Posts about correction

Moore’s Law, as amended

I was listening to Peter Day’s wonderful BBC business show as he interviewed Gordon Moore, who said that his first version of his law had transistors doubling on chips in a year but the public version made that two years. He noted that it’s often said his law calls for doubling every 18 months but that’s not true; he didn’t say that.

Sure enough, that error meme popped up the next day as I read John Markoff’s story about advances in computer storage and he said that Moore’s Law “decrees that the number of transistors on a silicon chip doubles roughly every 18 months.”

Just for the hell of it, I checked with that supposedly fatally flawed Wikipedia, and it said: “Moore’s Law describes an important trend in the history of computer hardware: that the number of transistors that can be inexpensively placed on an integrated circuit is increasing exponentially, doubling approximately every two years.” But the accompanying graphic gives the impression that 18 months is still the number.

I say this not to nya-nya the Times. Search at Google for “Gordon Moore” and “18 months” and you’ll find lots of erroneous statements of the law. Still, the Times’ story is one more expression of a mistake, which many will read and spread yet farther.

So I raise again the question of how we can better map content and corrections. How does Moore assure there is a definitive statement of his law? How do we know it comes from him? Once it’s acknowledged as correct, how do we notify those who got it wrong so the can correct it and start spreading the right meme? Truth is a game of wack-a-mole.

The content map and corrections

I think there is an elegantly simple solution to the problem of attaching corrections to earlier errors in news: It’s the link, the tag, and the content map.

There has been a great deal of discussion, following NY Times ombudsman Clark Hoyt’s column on errors, regarding what to do about old, incorrect articles on a subject that come up higher in search results than newer, corrected articles. Suggested solutions range from killing the old articles, which Hoyt considers, to correcting them to relying on the web and search. I agree most with that last solution, which comes from taguru David Weinberger. Nicholas Carr gets it exactly backwards when he says that search-engine optimization of article archives manipulates history and so old articles should be killed to make the web forget; that would be the criminal manipulation of history. [See correction below – ed] Weinberger says, for example, that if the Times killed all of Judy Miller’s incorrect stories we would be left without an understanding of the paper’s role in the Iraq invasion. I would follow the ethic of the correction I have learned in the blog world, a standard that requires openness and transparency (that is, admitting our errors as we correct them — quickly).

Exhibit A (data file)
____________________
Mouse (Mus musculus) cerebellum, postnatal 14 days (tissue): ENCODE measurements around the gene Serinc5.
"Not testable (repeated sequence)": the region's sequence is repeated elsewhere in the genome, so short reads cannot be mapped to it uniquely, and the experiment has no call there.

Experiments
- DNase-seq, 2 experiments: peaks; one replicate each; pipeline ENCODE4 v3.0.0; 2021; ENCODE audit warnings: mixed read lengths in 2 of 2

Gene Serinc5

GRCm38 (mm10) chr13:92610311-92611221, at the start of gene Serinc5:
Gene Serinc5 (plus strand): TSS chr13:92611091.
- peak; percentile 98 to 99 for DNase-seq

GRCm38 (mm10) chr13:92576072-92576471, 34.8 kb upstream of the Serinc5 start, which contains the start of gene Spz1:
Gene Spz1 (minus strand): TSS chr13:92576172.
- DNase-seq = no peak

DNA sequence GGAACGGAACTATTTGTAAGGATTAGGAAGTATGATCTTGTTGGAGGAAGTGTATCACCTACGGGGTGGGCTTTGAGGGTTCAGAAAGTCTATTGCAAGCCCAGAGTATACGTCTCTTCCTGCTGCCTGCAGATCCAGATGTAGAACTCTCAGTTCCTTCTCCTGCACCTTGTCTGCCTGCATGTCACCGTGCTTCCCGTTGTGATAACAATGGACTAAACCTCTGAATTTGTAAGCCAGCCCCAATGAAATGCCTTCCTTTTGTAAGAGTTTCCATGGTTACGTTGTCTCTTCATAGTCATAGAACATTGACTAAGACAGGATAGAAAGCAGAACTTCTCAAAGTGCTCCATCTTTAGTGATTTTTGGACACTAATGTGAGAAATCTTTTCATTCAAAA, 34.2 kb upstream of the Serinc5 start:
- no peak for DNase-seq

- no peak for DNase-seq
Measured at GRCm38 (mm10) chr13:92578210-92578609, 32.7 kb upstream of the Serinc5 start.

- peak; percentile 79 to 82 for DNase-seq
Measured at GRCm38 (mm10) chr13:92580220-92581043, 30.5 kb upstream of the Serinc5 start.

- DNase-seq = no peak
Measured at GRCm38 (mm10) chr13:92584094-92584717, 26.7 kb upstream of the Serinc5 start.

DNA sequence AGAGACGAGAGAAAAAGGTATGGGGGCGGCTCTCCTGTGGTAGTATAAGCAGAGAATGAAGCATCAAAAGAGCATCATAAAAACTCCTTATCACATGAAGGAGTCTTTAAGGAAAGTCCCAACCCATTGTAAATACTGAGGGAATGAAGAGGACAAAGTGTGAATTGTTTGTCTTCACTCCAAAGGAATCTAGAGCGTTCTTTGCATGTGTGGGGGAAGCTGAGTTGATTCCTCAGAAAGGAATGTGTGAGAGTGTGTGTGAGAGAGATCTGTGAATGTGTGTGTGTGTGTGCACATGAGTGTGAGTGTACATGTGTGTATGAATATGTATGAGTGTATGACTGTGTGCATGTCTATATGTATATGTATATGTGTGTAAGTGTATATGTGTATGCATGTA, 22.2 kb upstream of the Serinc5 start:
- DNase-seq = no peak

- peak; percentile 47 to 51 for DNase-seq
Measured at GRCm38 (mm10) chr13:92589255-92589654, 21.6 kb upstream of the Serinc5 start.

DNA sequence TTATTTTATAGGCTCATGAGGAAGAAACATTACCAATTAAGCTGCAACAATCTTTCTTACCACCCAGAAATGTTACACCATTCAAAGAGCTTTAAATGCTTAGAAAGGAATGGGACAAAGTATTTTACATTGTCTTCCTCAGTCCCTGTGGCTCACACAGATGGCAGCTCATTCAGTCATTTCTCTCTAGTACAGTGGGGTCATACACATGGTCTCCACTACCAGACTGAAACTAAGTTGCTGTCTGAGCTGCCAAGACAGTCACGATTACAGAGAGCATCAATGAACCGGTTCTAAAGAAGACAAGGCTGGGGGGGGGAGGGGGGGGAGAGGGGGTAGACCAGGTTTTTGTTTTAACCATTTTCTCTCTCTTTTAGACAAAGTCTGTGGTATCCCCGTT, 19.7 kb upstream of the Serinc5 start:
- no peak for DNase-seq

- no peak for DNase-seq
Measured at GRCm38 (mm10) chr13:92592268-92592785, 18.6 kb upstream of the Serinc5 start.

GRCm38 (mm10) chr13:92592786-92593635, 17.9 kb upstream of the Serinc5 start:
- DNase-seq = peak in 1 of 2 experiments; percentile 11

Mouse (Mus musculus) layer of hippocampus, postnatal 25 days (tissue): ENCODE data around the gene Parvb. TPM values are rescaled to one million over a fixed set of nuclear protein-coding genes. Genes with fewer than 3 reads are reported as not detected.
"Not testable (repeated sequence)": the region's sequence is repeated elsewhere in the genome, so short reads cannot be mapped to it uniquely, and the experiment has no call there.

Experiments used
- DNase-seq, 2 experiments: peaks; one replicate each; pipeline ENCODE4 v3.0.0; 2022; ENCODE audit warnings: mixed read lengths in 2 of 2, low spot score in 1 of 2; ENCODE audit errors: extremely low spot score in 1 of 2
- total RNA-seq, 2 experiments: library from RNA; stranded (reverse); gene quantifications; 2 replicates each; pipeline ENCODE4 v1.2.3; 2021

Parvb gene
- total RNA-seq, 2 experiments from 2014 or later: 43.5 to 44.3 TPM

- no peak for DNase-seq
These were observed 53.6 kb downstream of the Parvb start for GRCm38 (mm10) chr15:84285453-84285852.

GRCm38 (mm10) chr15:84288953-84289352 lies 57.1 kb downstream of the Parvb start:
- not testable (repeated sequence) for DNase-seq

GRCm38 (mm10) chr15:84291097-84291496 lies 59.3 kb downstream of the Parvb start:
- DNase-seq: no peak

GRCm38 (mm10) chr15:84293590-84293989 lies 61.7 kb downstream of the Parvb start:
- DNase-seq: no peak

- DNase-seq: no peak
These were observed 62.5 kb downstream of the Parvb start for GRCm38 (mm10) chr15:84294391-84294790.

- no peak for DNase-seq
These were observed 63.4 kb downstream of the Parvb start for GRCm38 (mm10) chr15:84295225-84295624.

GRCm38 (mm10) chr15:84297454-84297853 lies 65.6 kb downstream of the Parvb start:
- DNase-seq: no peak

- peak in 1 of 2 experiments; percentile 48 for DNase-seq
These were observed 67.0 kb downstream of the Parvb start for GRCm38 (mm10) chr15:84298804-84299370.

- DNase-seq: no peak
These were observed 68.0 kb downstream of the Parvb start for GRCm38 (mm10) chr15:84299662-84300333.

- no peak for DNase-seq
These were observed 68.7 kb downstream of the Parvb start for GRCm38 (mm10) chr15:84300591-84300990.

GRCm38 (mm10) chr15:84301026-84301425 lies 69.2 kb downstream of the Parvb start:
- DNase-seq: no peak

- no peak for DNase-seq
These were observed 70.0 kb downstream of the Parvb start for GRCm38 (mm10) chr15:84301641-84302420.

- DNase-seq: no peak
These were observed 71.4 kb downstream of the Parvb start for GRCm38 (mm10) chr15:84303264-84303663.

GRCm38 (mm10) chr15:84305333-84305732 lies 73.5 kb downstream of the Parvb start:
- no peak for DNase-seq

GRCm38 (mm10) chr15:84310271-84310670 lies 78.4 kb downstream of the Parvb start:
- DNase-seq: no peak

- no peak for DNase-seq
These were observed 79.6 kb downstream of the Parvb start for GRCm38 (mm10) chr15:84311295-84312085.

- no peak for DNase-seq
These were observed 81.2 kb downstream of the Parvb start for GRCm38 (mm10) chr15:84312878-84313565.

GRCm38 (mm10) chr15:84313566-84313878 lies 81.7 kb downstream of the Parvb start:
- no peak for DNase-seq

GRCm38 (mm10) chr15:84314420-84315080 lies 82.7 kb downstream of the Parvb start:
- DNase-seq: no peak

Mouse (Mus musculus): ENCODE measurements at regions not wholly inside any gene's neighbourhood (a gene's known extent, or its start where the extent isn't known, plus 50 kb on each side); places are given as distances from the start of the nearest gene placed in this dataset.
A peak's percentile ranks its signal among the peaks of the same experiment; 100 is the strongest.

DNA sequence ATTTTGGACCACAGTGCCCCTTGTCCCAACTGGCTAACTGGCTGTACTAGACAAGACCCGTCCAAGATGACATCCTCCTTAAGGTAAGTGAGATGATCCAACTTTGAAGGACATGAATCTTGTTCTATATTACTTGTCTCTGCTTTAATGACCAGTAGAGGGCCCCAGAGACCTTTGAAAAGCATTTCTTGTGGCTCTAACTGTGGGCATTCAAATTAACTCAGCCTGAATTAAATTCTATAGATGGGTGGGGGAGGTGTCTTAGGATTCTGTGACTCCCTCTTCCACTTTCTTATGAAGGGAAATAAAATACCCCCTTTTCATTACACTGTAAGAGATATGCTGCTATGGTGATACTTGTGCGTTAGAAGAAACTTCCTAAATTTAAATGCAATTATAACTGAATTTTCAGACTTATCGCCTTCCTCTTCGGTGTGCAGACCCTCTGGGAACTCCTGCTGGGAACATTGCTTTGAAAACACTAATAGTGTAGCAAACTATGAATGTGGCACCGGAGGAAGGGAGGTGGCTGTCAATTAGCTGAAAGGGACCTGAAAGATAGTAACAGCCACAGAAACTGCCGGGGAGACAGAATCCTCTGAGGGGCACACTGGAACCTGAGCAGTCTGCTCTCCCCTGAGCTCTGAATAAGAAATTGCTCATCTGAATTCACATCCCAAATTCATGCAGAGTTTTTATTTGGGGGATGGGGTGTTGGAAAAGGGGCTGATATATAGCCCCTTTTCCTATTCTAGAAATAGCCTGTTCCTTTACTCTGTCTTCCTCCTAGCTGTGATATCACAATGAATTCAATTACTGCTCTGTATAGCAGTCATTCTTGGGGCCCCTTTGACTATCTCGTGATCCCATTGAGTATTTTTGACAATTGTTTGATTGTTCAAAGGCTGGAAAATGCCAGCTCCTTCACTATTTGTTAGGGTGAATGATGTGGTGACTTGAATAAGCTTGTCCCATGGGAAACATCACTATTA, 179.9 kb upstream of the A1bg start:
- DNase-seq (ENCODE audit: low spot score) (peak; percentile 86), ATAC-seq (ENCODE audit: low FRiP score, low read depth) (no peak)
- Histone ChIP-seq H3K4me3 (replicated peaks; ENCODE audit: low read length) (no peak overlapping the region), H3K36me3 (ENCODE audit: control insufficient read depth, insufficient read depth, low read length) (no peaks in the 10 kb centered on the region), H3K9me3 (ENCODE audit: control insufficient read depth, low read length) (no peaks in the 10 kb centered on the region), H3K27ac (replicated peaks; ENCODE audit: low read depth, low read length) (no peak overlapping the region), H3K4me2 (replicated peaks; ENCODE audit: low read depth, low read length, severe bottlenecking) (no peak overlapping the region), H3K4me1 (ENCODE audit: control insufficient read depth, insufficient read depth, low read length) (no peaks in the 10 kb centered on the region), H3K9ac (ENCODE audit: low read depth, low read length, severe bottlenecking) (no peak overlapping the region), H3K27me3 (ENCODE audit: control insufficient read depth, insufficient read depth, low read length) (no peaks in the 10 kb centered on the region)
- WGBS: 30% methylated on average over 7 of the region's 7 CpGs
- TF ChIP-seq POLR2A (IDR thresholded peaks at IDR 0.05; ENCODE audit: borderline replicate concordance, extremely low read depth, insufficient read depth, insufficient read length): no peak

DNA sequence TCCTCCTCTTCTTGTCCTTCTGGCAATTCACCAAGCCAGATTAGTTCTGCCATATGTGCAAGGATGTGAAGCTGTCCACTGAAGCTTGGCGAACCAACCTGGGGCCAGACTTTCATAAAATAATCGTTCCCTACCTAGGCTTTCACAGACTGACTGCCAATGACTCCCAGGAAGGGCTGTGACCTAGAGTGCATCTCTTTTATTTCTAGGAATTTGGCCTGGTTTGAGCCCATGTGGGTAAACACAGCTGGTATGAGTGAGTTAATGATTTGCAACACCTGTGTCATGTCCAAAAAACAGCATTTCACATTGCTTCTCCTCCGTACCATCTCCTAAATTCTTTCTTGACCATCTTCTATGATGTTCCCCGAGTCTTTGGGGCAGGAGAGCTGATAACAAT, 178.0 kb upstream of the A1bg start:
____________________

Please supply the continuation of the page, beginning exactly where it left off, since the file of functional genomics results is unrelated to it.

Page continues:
I say we can use the architecture of the web to fix errors and follow the ethic of the open correction, using those existing tools I listed above. Consider the case of a Times reporter writing an article that follows up on and corrects an earlier article. You can bet that the reporter writing the later story looked up the prior art; we are all trained to check the clip file. So there is likely to be knowledge of the conflict. In this case, here’s how the two can be connected:

* The reporter or editor can link to the old, incorrect article. The web site can then sense any internal links to the original article and display those links on it. If you find the wrong article in a search, you can see that there is a follow-up. Indeed, that follow-up could be labeled “correction” to make it apparent. And the Times site could display anything with the “correction” tag separately and prominently.

* Even if the two are not explicitly linked, they can be connected with tags. If reporters and editors both tag their stories about the subjects, they can be connected.

* Say they aren’t tagged. Their shared topicality can still be sensed. I don’t mean this to be a plug for Daylife, but finding such connections is turning out to be one of the great values of analyzing the body of news, inside one site or across all.

* Now let’s say the correction does not come from the paper that reported the error but from without. Let’s say that here, on Buzzmachine, I write a correction about a Times article. I could link to it and use the tag “correction” and that would then be discoverable (“‘show me all links to this article tagged ‘correction'”). I’d argue that the Times should display such links. But if they don’t, I’ll suggest that Craig Silverman could make a service of this at Regret the Error.

* And let’s say this isn’t about an explicit correction but instead about followups and more information. This is why I want to see the map of content and all its interrelations.

* Now if you want to get really ambitious, it’d be great if I could subscribe to old articles I’d read or written about so I could be alerted if there are any corrections, an idea I talked about last year. I could easily see becoming inundated with corrections but I think there’s a way to prioritize them.

But now pull back to the simplest level: If the Times linked to and tagged articles and exposed the links among them, many of the problems Hoyt et al wrote about would be fixed.

: LATER: I spoke with Times reporter Abby Goodnough at length about this and more for her Week in Review piece today about rumors that do and don’t get traction in media and blogs. It’s also possible that this content map could affect stories as they develop, linking half-baked reports with later reporting and then complete stories and then followups.

: CORRECTION: Nicholas Carr in the comments corrects me: He did not call for killing articles. I got that wrong and apologize. We still disagree about who’s manipulating history. But we don’t disagree about maintaining history. Sorry. This is what Carr said:

So if we are programming the Web to remember, should we also be programming it to forget – not by expunging information, but by encouraging certain information to drift, so to speak, to the back of the Web’s mind?